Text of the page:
Apr 2, 2021 | NEWS | By Evan Rao | Photos by Isaac Yee
After the horrific events that unfolded at a King Soopers in Boulder, Colo. on March 22, many people across the country are left wondering what, if anything, will spark a change in the way we regulate assault weapons. Questioning whether change is even possible has become all too familiar to Coloradans, who have had to live through a staggering seven mass shootings since 1993.
As it has been in the aftermath of each of those shootings, the question now is this: What will it take to stop the amount of mass shootings in this country? Three years ago, the city of Boulder thought it had an answer to this question. In response to the sheer frequency of shootings in Colorado, the city voted to ban assault weapons. This decision was monumental, and reflected years of work from organizers and widespread public support.
However, just 10 days before the King Soopers shooting, a court reversed the ban. Judge Andrew Hartman, the Boulder County District Court Judge, justified the reversal by stating that “only Colorado state or federal law can prohibit the possession, sale, and transfer of assault weapons and large-capacity magazines.” Essentially, his opinion was that localities like Boulder have no right to regulate assault weapons themselves and must wait for action at the state or federal level.
The King Soopers shooter did not buy his weapon in Boulder, but rather elsewhere in the state. Republican leaders often use this point as proof that assault weapon bans are ineffective, arguing that every citizen is entitled to access to guns under the second amendment, and consequently that banning assault weapons in individual cities is both unconstitutional and inconsequential.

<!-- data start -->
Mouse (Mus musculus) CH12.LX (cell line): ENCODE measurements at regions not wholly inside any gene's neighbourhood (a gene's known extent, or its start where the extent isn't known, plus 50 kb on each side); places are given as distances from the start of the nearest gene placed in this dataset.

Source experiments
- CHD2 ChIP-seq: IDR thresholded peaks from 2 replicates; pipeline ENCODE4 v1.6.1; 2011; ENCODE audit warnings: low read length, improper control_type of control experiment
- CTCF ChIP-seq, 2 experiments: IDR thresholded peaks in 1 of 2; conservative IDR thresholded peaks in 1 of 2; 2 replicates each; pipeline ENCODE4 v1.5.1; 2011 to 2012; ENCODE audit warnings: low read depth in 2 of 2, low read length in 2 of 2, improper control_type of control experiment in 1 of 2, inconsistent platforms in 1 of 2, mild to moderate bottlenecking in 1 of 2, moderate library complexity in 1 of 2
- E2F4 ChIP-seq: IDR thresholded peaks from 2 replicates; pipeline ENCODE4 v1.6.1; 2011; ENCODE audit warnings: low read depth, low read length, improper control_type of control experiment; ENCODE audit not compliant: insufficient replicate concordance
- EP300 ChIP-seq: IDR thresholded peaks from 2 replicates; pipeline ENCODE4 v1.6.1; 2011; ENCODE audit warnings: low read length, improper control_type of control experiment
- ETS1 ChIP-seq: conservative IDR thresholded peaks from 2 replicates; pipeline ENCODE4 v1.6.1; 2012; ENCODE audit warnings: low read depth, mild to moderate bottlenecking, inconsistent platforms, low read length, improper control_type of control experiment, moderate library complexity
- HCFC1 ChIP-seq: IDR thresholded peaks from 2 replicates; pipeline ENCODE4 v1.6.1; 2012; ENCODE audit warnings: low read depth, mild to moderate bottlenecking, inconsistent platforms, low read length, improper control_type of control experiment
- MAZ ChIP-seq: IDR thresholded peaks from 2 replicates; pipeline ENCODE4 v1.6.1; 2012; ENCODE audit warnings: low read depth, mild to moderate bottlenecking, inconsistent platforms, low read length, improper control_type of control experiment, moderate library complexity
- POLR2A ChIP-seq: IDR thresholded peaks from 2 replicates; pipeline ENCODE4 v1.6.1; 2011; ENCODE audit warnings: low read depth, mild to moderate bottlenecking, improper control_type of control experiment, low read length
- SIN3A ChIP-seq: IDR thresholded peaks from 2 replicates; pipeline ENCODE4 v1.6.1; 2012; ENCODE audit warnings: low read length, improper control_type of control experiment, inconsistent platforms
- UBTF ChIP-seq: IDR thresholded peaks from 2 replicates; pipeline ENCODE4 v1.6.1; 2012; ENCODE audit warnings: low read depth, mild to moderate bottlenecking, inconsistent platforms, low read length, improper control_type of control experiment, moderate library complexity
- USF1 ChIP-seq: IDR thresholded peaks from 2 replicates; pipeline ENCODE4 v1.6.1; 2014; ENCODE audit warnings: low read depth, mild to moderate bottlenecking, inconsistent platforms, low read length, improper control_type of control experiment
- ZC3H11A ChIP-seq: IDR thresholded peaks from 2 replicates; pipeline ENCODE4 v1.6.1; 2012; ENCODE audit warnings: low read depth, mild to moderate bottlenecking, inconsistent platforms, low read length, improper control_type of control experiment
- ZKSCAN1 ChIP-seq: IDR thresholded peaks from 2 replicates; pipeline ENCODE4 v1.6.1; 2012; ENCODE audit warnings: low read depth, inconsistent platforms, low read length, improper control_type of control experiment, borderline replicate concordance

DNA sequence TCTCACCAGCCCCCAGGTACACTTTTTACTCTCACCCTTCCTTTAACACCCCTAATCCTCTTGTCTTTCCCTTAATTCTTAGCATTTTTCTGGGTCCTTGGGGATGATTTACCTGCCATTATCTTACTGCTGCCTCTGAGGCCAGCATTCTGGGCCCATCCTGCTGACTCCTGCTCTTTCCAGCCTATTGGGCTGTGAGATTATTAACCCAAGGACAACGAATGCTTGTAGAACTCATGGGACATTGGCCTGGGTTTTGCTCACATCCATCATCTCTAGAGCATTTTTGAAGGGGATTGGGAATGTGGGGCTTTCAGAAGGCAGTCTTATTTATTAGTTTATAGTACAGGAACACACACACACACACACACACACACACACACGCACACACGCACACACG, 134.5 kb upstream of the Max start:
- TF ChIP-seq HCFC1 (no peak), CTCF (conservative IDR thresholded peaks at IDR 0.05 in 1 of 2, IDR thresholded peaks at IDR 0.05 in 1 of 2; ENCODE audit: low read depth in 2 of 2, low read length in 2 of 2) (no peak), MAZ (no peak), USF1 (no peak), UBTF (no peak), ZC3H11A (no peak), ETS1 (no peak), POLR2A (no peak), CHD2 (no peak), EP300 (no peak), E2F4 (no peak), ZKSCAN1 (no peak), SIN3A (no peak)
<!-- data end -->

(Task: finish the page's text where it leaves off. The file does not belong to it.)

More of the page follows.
Republican state representative Matt Soper characterized the Democratic party’s response to the tragedy as a “knee-jerk reaction” and advocated for investment in mental health services rather than weapon regulation.
Colorado Senate Majority Leader Steve Fenberg had a markedly different response to the shooting. A resident of Boulder County, Fenberg offered that “this is my grocery store. This is blocks away from where my wife teaches middle school, and her students go on lunch break. It is my job to solve solutions through policy. And that’s why it’s not too soon. It’s frankly too late, especially for these 10 innocent lives.”
He and other Democratic leaders, both in the state and nationally, are advocating for a federal assault weapons ban. Twenty-five years ago we had just that: a federal assault weapons ban known as the Public Safety and Recreational Firearms Act. The act prohibited the manufacturing or selling of assault weapons to civilians. It also banned magazines that held more than 10 rounds. President Biden, then senator, was a strong advocate for the ban.
However, after 10 years the ban expired due to a legislative provision, and the majority Republican senate under George Bush elected not to renew it. The overall efficacy of the ban is unclear, as the data from the 10 years ago it was enacted gets muddled in what exactly constitutes a mass shooting or assault weapon. However, assault weapons are clearly an accelerant of violence in our current era of mass shootings.
According to a Politico poll, seven in 10 voters support a ban on assault-style weapons. Precedents such as the 2018 Boulder Assault Weapons ban, and the Public Safety and Recreational Firearms Act, suggests such a ban may again be possible. Looking forward, Coloradans must ask themselves whether this tragic cycle of mass shootings is inevitable.